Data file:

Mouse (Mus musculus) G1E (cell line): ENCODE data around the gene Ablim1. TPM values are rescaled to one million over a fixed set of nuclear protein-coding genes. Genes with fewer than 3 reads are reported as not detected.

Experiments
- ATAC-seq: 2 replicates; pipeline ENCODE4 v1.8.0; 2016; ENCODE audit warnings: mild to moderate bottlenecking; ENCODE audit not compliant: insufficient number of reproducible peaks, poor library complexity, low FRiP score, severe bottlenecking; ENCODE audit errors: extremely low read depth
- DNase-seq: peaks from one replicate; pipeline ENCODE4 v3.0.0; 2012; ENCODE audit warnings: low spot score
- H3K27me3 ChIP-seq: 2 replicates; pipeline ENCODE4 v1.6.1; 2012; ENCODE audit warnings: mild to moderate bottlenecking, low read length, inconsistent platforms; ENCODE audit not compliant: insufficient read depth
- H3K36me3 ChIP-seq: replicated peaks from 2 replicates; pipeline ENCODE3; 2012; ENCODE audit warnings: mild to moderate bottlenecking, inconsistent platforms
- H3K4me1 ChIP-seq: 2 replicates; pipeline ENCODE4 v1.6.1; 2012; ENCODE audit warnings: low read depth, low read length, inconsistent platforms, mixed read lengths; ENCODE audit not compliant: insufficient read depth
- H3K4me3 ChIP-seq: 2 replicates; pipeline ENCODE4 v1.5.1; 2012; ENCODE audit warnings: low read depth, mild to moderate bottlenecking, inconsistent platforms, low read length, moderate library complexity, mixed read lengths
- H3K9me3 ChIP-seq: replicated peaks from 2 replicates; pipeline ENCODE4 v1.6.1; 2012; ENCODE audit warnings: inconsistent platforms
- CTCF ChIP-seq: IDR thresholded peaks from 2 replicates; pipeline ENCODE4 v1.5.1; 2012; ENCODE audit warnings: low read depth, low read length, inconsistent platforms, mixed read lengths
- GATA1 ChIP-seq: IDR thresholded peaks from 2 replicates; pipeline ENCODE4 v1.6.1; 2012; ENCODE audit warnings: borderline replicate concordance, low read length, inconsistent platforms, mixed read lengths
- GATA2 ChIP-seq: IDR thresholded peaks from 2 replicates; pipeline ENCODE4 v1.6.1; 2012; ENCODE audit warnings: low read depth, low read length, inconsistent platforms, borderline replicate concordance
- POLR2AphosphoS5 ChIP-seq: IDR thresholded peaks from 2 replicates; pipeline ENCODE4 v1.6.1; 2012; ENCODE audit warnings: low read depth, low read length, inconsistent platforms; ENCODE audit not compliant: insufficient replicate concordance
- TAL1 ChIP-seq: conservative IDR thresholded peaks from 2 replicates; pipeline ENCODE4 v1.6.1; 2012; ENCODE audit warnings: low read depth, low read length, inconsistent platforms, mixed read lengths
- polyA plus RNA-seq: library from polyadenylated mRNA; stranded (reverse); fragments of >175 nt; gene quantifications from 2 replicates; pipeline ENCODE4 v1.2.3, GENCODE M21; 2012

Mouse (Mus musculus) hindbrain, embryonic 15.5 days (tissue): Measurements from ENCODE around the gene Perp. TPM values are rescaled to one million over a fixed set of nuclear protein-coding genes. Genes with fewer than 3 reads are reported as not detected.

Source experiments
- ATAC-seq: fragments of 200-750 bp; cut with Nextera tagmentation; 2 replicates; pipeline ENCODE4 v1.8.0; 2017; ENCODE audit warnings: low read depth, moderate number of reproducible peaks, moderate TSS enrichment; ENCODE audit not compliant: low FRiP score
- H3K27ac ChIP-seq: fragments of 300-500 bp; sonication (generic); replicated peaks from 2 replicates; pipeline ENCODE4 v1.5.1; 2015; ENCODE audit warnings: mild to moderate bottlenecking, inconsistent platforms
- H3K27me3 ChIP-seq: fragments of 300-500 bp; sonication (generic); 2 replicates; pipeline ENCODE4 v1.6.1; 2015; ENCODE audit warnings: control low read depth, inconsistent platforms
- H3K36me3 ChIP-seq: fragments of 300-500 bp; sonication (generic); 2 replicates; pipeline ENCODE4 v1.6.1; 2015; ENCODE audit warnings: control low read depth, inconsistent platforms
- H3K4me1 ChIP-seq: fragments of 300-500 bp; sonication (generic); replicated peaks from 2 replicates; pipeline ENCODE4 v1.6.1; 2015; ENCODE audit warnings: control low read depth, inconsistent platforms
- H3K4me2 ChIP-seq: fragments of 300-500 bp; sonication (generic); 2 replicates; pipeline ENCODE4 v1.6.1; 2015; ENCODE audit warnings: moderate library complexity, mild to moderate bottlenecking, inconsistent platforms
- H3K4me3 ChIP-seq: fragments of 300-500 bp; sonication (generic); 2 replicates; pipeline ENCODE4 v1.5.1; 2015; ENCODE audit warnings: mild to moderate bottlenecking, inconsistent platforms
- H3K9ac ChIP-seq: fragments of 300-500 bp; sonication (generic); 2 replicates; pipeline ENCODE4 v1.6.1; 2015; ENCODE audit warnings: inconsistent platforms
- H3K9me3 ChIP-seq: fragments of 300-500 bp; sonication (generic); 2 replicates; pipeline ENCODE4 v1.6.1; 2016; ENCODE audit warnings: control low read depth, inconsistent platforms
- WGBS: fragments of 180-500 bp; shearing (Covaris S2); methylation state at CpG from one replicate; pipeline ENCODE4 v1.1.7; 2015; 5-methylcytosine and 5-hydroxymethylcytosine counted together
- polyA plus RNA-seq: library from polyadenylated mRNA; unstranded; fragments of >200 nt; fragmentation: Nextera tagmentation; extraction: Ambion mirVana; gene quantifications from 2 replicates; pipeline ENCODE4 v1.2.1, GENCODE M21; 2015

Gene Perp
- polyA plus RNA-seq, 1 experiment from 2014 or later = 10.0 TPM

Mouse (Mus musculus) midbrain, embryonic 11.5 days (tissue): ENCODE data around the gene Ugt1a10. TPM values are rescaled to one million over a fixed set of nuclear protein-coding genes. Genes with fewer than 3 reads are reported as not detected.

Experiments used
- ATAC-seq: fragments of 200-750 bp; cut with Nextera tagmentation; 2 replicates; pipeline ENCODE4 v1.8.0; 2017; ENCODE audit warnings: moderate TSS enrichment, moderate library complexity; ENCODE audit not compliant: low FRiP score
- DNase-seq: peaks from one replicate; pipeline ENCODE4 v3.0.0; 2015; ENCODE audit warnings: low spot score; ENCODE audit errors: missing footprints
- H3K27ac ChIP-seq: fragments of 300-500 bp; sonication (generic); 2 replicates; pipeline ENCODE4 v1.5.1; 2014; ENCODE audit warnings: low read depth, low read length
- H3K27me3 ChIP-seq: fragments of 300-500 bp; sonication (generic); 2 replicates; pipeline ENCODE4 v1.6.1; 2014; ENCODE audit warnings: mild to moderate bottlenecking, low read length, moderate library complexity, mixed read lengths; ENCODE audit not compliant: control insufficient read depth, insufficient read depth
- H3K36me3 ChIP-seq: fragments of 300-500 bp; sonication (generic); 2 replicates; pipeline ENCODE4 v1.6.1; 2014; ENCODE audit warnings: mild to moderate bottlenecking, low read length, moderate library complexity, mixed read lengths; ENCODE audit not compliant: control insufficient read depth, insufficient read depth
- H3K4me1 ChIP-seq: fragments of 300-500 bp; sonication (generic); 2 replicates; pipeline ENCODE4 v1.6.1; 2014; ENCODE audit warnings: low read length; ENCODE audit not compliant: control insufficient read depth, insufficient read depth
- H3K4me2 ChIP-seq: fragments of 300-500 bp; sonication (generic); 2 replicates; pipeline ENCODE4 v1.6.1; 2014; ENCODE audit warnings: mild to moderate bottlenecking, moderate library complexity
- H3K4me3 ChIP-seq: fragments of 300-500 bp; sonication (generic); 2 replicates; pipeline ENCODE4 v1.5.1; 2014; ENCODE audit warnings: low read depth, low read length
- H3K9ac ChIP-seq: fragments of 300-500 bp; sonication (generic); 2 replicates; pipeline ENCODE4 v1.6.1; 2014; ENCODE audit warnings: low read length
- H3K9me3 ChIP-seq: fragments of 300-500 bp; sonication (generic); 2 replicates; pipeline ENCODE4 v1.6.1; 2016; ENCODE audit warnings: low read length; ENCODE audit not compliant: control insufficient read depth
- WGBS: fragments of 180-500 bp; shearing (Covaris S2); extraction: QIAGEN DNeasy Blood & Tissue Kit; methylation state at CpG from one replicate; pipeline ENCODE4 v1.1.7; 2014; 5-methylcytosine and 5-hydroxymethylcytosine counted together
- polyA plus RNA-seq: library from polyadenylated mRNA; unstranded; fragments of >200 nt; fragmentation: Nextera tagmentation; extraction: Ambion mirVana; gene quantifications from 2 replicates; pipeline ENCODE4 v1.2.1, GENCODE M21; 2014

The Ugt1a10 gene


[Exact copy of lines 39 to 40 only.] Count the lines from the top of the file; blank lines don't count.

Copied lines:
- H3K4me2 ChIP-seq: fragments of 300-500 bp; sonication (generic); 2 replicates; pipeline ENCODE4 v1.6.1; 2014; ENCODE audit warnings: mild to moderate bottlenecking, moderate library complexity
- H3K4me3 ChIP-seq: fragments of 300-500 bp; sonication (generic); 2 replicates; pipeline ENCODE4 v1.5.1; 2014; ENCODE audit warnings: low read depth, low read length